Climate Crossroads Blog
Posted by: Bri Fo at 2:40PM PST on November 26, 2008Taking an Electric Ride
Posted by: Bri Fo at 12:53PM PST on November 26, 2008
Last week I got to see two electric vehicles that many Americans would lust after, if and when they become available in 2010-2011. Mitsubishi brought two of its iMiEV all-electric city cars to San Francisco and gave one to the local utility, Pacific Gas and Electric, to keep for testing. (See photos.)
Then I attended Wire Magazine's anniversary party at San Francisco's Academy of Sciences museum.
Posted by: Bri Fo at 12:45PM PST on November 26, 2008
Posted by: Bri Fo at 9:11AM PST on November 26, 2008
It may be trite to write about Thanksgiving wishes and reflections. But despite all of the uncertainties and challenges that our country and world are facing as of November, 2008, I know I also have lots for which to be grateful – both personally and more globally.
So in that spirit, I'm making Thanksgiving resolutions, too – no need to wait until January, 2009! I resolve:
-- to better internalize personal reductions in energy use and petroleum-based products, so that I never forget to unplug my charged laptop or carry my own shopping bags. These kinds of activities should become second nature to me, as much a part of my lifestyle as brushing teeth.
--to be better educated on climate change issues, by reading books like Van Jones' The Green Collar Economy (which has been sitting on my bookshelf for weeks); regularly listening to the several environmentally-related podcasts to which I subscribe; reading periodicals, blogs and websites that post on these issues; attending panels and forums; etc. Information is everywhere; there's no excuse not to seek it out.-- to advocate for candidates and issues that are important to me. Being a casual observer doesn't really qualify as walking the walk.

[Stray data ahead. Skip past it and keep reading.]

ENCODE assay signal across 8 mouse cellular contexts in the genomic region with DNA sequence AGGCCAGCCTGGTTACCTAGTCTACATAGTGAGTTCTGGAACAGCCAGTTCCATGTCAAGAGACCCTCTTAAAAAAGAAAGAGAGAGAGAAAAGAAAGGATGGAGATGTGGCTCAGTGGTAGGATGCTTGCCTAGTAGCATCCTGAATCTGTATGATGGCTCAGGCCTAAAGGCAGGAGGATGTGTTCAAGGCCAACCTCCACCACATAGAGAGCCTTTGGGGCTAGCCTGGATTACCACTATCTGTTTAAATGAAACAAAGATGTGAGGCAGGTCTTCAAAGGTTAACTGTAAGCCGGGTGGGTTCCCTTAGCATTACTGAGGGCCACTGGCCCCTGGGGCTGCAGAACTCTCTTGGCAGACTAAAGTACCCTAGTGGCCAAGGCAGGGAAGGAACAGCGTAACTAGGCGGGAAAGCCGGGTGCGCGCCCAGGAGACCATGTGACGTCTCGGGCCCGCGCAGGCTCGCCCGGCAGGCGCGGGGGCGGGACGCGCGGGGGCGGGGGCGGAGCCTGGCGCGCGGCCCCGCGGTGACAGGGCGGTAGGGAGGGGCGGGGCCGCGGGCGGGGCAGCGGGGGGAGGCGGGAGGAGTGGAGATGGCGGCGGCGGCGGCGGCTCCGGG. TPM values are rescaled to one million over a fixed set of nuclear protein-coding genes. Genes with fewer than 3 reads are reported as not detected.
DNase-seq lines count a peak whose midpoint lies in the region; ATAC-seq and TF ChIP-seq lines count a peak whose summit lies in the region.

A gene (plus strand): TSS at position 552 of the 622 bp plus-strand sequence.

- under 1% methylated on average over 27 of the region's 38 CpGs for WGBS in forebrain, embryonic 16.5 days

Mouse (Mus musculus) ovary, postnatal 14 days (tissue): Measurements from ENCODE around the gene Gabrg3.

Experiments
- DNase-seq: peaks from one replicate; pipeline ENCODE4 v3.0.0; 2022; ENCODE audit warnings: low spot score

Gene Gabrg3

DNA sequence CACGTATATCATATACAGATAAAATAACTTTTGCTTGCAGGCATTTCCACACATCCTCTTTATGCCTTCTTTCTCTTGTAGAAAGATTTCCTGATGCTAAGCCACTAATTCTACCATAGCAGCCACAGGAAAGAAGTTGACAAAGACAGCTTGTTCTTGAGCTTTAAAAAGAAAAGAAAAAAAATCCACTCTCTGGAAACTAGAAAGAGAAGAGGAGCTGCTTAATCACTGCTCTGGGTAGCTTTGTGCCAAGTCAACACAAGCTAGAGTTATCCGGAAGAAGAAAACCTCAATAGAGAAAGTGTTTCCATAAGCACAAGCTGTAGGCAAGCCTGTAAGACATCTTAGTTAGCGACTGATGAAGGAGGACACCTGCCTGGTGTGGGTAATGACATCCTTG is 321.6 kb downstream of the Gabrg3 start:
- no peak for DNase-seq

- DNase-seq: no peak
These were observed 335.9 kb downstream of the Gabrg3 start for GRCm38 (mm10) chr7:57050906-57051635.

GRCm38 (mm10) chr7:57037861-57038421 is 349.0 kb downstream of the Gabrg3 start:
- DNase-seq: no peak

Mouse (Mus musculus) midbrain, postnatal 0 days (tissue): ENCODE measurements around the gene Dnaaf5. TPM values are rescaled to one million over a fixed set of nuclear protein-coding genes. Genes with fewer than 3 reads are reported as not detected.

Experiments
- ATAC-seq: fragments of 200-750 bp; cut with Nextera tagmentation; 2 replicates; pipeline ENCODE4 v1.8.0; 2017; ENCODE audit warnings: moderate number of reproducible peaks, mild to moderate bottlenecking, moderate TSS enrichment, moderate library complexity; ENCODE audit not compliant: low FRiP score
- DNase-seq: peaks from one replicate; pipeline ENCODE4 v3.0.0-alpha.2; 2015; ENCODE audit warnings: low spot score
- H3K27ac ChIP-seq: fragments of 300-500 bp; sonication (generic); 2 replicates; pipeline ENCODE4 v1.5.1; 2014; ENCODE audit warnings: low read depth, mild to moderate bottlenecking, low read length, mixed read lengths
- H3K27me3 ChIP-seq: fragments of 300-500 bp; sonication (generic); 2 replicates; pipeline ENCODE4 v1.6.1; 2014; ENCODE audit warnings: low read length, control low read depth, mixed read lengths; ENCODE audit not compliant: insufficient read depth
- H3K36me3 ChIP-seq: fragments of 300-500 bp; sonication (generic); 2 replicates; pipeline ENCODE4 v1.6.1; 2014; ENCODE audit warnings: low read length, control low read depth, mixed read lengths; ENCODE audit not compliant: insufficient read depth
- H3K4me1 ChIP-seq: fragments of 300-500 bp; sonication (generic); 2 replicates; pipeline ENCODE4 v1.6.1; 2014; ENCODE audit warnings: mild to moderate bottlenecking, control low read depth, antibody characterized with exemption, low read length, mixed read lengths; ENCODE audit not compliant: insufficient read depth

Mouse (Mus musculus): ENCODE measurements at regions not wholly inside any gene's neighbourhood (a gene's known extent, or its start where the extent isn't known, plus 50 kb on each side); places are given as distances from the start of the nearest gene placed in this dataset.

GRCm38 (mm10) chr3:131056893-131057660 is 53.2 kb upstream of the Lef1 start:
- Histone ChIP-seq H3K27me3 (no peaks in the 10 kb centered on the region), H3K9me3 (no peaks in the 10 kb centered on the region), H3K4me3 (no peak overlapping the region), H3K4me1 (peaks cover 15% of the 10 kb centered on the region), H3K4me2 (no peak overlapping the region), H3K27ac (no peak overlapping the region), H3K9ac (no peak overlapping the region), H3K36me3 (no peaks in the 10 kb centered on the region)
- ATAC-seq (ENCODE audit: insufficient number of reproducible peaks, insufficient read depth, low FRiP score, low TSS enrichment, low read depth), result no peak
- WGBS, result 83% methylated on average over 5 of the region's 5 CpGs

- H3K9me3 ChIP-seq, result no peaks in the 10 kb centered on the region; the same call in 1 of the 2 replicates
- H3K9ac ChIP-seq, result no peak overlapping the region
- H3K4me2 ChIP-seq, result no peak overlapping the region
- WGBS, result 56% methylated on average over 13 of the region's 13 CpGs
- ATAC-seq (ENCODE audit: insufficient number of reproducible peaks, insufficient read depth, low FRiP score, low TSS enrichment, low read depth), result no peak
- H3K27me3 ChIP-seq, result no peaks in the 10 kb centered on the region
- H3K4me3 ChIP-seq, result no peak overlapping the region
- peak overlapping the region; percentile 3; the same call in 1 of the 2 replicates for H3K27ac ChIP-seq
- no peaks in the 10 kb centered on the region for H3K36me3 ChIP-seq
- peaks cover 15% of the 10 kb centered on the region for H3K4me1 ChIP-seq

-- to be a more socially conscious consumer (and recycler).-- to honor and support my friends who are trying to make a difference, through their own writings and actions. They need to be publicized, as appropriate – especially when they so often have so much to teach others, or can energize others to action.
-- and finally, to be more tolerant of folks who are willing to change their carbon-heavy habits, but who just need more education and encouragement to do so. Every day, more people – and businesses – want to learn more and do more. There are definitely strong forces of the status quo, and I need to do my part to counteract them whenever possible.Happy Thanksgiving!
Posted by: Bri Fo at 1:41PM PST on November 25, 2008
Over at the discussion forum today, one Crossroads member wondered if the idea of carbon offsets is based on guilt:
I read about Cheat Neutral, a joke site that says you can cheat on your significant other and then pay $5 to feel better about it. The joke is that this $5 will go to someone who has no chance of being in a relationship so they won't ever cheat.There's no doubt that carbon offsetting has its critics. But the system, flaws and all, is not going anywhere. In 2006, the global market reached $30 billion, three times greater than the previous year.
Posted by: Bri Fo at 10:20AM PST on November 25, 2008
After completing How Green is My Cuisine, one quiz-taker sent us a recent study out of Carnegie Mellon, which found that going vegan one day a week saved much more in greenhouse-gas emissions than eating locally-grown food during the course of a year. This argument isn't new.
Of course, going vegan/eating organic and buying locally aren't mutually exclusive either. But you might want to check out the discussion forum that is going on right now and share your opinion.
Posted by: Bri Fo at 9:24AM PST on November 25, 2008